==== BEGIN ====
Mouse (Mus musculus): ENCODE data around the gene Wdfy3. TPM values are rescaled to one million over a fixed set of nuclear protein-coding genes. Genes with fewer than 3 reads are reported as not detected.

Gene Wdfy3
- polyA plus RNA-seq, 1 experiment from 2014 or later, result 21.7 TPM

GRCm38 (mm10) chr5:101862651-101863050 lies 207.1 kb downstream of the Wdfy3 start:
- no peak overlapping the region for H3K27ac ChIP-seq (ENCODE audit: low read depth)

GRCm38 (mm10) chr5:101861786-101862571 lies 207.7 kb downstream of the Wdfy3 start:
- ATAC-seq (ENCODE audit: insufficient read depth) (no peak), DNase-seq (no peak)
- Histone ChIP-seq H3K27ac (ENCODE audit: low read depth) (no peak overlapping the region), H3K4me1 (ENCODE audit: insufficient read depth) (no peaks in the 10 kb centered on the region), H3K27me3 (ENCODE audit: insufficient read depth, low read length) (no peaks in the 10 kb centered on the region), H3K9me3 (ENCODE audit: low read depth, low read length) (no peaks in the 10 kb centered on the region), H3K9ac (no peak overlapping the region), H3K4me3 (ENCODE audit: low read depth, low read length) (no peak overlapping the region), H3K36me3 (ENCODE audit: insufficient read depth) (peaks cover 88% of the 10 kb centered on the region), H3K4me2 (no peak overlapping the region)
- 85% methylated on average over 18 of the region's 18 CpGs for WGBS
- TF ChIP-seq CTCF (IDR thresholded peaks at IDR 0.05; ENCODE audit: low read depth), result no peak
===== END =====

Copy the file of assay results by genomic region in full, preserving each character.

Mouse (Mus musculus): ENCODE data around the gene Wdfy3. TPM values are rescaled to one million over a fixed set of nuclear protein-coding genes. Genes with fewer than 3 reads are reported as not detected.

Gene Wdfy3
- polyA plus RNA-seq, 1 experiment from 2014 or later, result 21.7 TPM

GRCm38 (mm10) chr5:101862651-101863050 lies 207.1 kb downstream of the Wdfy3 start:
- no peak overlapping the region for H3K27ac ChIP-seq (ENCODE audit: low read depth)

GRCm38 (mm10) chr5:101861786-101862571 lies 207.7 kb downstream of the Wdfy3 start:
- ATAC-seq (ENCODE audit: insufficient read depth) (no peak), DNase-seq (no peak)
- Histone ChIP-seq H3K27ac (ENCODE audit: low read depth) (no peak overlapping the region), H3K4me1 (ENCODE audit: insufficient read depth) (no peaks in the 10 kb centered on the region), H3K27me3 (ENCODE audit: insufficient read depth, low read length) (no peaks in the 10 kb centered on the region), H3K9me3 (ENCODE audit: low read depth, low read length) (no peaks in the 10 kb centered on the region), H3K9ac (no peak overlapping the region), H3K4me3 (ENCODE audit: low read depth, low read length) (no peak overlapping the region), H3K36me3 (ENCODE audit: insufficient read depth) (peaks cover 88% of the 10 kb centered on the region), H3K4me2 (no peak overlapping the region)
- 85% methylated on average over 18 of the region's 18 CpGs for WGBS
- TF ChIP-seq CTCF (IDR thresholded peaks at IDR 0.05; ENCODE audit: low read depth), result no peak